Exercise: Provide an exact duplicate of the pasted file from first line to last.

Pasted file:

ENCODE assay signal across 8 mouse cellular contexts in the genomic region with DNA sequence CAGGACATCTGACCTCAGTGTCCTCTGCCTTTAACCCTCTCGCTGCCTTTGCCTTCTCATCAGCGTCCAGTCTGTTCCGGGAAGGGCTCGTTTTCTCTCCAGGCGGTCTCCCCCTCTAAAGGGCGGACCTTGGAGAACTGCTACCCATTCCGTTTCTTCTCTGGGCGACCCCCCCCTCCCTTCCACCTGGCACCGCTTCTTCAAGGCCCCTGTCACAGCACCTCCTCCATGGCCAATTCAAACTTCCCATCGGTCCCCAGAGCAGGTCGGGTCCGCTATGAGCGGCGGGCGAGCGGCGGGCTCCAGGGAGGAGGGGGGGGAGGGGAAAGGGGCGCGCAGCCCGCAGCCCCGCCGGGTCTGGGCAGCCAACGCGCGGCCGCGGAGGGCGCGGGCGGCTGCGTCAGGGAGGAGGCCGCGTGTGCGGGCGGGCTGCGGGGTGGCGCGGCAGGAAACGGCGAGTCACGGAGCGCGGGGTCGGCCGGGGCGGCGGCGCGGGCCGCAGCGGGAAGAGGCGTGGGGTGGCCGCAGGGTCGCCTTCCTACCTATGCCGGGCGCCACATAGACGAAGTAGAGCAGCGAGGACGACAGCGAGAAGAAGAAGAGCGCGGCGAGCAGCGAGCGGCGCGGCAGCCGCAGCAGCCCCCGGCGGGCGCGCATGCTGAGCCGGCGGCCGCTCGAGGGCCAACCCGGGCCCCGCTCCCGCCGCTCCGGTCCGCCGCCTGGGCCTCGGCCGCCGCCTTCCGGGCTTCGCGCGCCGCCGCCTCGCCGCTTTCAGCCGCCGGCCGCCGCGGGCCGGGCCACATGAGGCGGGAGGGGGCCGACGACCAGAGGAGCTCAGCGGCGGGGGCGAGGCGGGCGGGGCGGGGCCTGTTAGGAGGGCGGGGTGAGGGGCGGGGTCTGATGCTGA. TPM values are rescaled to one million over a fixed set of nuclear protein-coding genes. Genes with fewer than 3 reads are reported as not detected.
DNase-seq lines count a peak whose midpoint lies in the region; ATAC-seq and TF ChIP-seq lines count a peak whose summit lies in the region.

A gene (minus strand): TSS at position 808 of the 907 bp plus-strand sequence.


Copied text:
ENCODE assay signal across 8 mouse cellular contexts in the genomic region with DNA sequence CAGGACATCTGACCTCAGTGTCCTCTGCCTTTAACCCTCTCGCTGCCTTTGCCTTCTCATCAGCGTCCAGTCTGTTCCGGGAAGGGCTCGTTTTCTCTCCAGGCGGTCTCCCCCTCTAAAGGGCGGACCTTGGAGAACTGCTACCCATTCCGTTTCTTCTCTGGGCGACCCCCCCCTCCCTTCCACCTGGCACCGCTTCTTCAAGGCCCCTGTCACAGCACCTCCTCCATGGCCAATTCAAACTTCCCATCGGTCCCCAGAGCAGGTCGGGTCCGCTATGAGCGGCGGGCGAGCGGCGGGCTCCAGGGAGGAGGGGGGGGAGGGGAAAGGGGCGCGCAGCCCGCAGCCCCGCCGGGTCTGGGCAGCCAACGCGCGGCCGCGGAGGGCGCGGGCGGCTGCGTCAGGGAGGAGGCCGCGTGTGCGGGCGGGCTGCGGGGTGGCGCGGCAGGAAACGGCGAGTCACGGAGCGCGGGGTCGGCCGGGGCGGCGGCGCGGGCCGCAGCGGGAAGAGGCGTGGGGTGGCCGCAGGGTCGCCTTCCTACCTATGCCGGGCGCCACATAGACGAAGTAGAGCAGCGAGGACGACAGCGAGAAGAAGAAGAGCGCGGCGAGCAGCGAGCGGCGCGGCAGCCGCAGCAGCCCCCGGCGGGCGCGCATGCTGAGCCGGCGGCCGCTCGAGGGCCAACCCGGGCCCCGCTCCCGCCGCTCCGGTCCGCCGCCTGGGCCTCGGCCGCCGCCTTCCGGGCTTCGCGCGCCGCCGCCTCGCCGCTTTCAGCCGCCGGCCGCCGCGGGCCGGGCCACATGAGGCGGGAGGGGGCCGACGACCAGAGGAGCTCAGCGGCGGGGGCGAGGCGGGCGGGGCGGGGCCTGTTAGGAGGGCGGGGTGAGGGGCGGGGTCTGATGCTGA. TPM values are rescaled to one million over a fixed set of nuclear protein-coding genes. Genes with fewer than 3 reads are reported as not detected.
DNase-seq lines count a peak whose midpoint lies in the region; ATAC-seq and TF ChIP-seq lines count a peak whose summit lies in the region.

A gene (minus strand): TSS at position 808 of the 907 bp plus-strand sequence.